UMass Dartmouth Included in Princeton Review’s Annual Guide to Green Colleges
University of Massachusetts Dartmouth was selected for inclusion in “The Princeton Review’s Guide to 322 Green Colleges: 2012 Edition.” This free, downloadable book is a one-of-a-kind resource and is published in partnership with the U.S. Green Building Council (USGBC). The comprehensive guide focuses solely on colleges that have demonstrated a notable commitment to sustainability in their academic offerings, campus infrastructure, activities and career preparation. The Princeton Review chose the listed schools based on research it conducted in 2011 of over 700 colleges and universities across the U.S. and in Canada. It provides “Green Rating” scores of colleges for its school profiles in its college guidebooks and website. The institutions in the guide represent those with the highest “Green Ratings.”
Interested readers can download a free copy of the guide at Princeton Review’s site or at the website for the U.S. Green Building Council’s Center for Green Schools.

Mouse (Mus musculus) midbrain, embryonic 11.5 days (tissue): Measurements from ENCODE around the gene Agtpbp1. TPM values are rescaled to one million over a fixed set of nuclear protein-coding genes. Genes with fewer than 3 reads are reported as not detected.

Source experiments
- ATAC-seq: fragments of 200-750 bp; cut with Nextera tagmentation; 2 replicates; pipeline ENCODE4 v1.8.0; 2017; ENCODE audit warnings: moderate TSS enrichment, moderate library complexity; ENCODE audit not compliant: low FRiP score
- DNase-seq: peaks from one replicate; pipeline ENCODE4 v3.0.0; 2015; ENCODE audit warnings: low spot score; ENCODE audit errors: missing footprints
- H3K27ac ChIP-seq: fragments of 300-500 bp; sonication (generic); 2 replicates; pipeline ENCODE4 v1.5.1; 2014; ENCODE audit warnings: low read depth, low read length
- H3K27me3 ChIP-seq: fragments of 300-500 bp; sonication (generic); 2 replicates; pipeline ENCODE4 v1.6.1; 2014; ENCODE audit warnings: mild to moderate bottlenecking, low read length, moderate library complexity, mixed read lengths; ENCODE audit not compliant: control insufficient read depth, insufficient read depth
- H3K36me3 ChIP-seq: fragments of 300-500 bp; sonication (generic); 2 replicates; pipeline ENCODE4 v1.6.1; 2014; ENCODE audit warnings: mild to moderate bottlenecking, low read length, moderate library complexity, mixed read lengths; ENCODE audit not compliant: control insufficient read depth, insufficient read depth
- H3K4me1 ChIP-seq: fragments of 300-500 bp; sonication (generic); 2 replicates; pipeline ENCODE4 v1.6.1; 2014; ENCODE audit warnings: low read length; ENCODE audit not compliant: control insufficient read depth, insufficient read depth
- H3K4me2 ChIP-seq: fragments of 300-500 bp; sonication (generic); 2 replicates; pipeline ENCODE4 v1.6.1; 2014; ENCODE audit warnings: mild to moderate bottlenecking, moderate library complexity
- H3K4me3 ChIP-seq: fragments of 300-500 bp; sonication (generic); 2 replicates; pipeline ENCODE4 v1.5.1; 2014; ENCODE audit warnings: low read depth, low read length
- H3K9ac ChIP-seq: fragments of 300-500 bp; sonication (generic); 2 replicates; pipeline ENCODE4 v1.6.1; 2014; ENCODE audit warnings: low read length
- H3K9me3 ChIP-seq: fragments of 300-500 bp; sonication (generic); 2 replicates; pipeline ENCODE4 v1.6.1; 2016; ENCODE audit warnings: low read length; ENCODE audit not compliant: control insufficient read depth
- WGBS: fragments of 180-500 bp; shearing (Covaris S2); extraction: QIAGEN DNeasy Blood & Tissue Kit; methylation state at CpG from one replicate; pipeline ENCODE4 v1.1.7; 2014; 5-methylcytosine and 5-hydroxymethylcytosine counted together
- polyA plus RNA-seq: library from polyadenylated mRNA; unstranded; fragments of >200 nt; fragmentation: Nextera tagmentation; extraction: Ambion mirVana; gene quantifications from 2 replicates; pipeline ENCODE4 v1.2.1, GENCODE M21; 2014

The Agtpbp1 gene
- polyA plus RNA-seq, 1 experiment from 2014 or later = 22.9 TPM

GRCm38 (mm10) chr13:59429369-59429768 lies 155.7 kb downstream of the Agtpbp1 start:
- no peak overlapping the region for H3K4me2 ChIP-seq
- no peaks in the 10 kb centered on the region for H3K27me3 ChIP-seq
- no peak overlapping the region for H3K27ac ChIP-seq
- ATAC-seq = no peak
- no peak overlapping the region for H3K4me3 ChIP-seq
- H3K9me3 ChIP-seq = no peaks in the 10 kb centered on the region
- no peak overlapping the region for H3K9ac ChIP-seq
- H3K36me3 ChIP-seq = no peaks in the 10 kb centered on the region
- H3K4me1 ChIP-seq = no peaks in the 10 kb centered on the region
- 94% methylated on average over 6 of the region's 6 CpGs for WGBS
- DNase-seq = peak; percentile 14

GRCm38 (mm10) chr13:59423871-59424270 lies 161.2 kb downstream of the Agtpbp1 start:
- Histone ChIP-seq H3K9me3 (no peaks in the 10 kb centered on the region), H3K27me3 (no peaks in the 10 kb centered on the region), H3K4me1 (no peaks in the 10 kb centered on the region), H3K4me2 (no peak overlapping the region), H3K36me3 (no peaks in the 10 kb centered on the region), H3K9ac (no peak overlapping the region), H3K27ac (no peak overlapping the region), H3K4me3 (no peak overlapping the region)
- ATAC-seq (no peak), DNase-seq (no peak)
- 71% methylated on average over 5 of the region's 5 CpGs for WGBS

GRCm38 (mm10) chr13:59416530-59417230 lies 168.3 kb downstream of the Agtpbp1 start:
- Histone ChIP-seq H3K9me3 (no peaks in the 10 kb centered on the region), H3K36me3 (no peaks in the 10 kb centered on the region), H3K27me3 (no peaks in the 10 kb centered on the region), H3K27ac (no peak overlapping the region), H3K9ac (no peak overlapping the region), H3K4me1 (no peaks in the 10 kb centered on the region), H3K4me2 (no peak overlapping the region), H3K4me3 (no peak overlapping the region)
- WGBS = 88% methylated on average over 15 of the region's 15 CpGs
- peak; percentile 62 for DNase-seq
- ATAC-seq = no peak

16 Clever Uses for Binder Clips
I’ve always believed that one could fix just about anything with duct tape, olive oil, safety pins, and a Sharpie. Add binder clips to the mix and the emergency hack kit is pretty much complete. As technology changes the nature of office supplies, the good old binder clip is seeing less and less paper in need of binding…so put those isosceles triangles of spring steel to clever use in any of these applications. Learn more here.
Matthew Stein: Advice from the guru of personal resiliency
In this interview, Mat begins with his universal advice for developing basic preparedness — a 72-hour kit covering the basics needs for living, an emergency plan for your family, lining up local and out-of-town contacts, etc. — and discusses specifics on what gear to procure and steps to take in unexpected emergencies. For more protracted periods without access to central services, many more situations are covered in his books and at his website. Learn more here.